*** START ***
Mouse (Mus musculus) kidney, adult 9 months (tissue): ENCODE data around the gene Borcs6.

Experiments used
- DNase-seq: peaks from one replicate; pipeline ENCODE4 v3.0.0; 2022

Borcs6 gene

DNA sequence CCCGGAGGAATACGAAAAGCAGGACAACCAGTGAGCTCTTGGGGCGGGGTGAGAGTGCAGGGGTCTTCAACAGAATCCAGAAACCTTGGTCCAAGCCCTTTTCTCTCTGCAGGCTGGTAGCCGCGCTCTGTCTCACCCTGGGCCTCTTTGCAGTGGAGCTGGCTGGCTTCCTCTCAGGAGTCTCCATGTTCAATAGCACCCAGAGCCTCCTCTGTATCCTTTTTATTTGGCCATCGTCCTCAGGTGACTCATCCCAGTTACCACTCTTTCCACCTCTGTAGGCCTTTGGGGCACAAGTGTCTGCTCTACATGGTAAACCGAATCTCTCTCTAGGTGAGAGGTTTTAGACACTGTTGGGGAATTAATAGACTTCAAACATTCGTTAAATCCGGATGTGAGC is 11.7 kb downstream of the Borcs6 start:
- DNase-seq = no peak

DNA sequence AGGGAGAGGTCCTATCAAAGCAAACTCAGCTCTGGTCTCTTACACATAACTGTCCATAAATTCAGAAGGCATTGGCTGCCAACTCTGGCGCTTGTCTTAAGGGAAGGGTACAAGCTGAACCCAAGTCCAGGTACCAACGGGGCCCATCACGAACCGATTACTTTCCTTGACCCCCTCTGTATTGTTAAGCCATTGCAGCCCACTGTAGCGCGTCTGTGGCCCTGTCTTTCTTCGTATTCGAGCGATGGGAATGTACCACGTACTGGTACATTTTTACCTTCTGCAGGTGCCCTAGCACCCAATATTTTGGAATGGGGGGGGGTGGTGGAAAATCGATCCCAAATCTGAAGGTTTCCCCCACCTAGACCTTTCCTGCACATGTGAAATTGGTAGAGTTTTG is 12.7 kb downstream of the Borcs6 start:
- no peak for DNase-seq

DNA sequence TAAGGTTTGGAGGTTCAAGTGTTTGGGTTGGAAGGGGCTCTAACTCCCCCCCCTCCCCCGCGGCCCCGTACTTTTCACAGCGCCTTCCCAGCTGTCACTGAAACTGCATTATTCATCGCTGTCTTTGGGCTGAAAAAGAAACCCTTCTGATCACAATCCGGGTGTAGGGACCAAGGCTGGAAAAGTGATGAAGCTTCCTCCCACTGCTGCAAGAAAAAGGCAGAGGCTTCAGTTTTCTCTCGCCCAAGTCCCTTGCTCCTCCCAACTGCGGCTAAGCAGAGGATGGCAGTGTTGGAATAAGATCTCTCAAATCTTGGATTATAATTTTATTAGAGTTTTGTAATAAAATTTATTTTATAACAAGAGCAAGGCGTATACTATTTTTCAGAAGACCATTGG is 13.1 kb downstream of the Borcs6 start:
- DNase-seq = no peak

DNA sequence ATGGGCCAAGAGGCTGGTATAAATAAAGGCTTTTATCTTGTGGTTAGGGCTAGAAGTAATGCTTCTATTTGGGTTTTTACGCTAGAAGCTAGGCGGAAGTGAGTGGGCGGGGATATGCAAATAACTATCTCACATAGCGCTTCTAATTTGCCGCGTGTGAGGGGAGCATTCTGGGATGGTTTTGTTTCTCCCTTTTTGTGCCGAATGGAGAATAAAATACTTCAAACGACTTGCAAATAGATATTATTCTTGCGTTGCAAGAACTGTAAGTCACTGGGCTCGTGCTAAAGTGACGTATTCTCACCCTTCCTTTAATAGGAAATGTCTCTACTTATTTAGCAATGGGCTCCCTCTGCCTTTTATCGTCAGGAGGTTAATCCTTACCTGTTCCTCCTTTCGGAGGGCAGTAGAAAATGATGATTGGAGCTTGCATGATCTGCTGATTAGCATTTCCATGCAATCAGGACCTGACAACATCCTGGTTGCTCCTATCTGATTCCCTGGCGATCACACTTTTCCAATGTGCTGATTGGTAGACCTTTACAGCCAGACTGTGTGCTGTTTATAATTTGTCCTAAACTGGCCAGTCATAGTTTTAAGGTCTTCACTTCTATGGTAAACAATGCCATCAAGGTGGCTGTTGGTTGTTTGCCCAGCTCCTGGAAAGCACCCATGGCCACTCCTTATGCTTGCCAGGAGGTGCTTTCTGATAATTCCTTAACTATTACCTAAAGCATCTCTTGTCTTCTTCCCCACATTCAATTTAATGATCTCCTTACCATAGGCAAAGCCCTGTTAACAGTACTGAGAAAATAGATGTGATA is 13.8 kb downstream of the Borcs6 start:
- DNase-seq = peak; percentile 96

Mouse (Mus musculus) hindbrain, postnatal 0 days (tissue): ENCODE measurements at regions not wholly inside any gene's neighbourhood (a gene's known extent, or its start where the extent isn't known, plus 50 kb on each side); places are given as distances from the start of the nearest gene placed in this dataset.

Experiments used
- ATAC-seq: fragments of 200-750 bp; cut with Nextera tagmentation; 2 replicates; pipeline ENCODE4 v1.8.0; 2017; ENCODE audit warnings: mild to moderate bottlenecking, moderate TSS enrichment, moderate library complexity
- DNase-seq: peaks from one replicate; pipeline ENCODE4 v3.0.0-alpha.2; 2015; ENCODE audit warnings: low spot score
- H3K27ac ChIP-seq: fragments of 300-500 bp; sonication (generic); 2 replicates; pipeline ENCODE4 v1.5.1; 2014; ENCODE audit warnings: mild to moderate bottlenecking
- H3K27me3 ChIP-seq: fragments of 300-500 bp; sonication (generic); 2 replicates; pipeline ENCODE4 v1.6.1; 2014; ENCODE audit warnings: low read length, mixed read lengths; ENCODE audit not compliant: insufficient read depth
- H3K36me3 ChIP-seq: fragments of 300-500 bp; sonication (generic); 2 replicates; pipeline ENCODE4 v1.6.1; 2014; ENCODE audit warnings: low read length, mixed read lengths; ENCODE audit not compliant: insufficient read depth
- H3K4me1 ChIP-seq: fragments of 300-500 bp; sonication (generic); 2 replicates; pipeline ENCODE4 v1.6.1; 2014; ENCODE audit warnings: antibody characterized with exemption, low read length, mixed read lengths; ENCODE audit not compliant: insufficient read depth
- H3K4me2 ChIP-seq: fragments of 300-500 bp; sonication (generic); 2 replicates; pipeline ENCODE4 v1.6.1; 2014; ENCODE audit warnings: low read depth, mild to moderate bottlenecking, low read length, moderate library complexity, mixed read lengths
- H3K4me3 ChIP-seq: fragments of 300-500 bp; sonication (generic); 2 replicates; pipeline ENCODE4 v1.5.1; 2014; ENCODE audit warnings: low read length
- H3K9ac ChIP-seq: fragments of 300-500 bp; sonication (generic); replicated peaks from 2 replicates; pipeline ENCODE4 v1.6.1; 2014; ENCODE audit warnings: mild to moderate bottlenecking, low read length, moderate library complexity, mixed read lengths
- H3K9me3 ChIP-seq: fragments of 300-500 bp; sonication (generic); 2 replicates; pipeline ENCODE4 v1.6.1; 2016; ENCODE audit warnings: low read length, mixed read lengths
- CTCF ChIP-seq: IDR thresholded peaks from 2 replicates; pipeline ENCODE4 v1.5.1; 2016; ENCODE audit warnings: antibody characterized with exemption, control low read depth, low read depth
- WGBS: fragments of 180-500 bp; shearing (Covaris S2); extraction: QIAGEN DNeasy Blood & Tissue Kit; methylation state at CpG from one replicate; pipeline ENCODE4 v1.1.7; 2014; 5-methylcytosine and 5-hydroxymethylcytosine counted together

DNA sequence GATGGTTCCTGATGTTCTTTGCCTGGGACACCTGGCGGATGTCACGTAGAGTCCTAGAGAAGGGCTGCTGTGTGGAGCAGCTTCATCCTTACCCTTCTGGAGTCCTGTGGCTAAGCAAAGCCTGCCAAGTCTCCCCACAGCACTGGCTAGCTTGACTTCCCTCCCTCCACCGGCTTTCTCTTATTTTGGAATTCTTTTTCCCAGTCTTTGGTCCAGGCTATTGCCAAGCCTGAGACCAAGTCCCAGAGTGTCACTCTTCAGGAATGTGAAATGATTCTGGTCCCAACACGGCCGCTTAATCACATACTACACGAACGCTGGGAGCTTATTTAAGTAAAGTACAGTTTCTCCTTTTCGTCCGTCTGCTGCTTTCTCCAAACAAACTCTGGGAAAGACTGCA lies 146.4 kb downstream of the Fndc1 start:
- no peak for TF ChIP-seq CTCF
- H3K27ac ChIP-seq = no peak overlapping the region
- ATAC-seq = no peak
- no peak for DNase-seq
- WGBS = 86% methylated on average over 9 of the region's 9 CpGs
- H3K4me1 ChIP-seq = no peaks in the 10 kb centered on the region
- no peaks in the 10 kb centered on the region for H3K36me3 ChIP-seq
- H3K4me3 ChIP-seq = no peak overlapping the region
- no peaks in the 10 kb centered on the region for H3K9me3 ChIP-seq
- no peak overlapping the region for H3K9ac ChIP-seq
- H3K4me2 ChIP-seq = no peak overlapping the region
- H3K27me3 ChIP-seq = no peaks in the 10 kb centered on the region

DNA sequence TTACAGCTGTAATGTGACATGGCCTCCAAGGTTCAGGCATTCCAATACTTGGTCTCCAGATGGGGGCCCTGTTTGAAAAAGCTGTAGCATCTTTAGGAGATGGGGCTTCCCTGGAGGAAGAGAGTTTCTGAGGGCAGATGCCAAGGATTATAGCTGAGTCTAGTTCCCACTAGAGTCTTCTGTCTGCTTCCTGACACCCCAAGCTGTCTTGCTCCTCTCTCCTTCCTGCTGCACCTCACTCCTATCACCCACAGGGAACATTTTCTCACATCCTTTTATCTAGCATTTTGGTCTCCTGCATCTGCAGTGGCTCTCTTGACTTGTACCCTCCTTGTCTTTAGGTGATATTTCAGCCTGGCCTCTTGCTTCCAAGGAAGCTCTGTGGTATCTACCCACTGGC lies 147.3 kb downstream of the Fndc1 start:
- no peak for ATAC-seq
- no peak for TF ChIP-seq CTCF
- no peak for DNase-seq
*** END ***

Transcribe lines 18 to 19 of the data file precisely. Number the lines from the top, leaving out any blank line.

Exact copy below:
- H3K27me3 ChIP-seq: fragments of 300-500 bp; sonication (generic); 2 replicates; pipeline ENCODE4 v1.6.1; 2014; ENCODE audit warnings: low read length, mixed read lengths; ENCODE audit not compliant: insufficient read depth
- H3K36me3 ChIP-seq: fragments of 300-500 bp; sonication (generic); 2 replicates; pipeline ENCODE4 v1.6.1; 2014; ENCODE audit warnings: low read length, mixed read lengths; ENCODE audit not compliant: insufficient read depth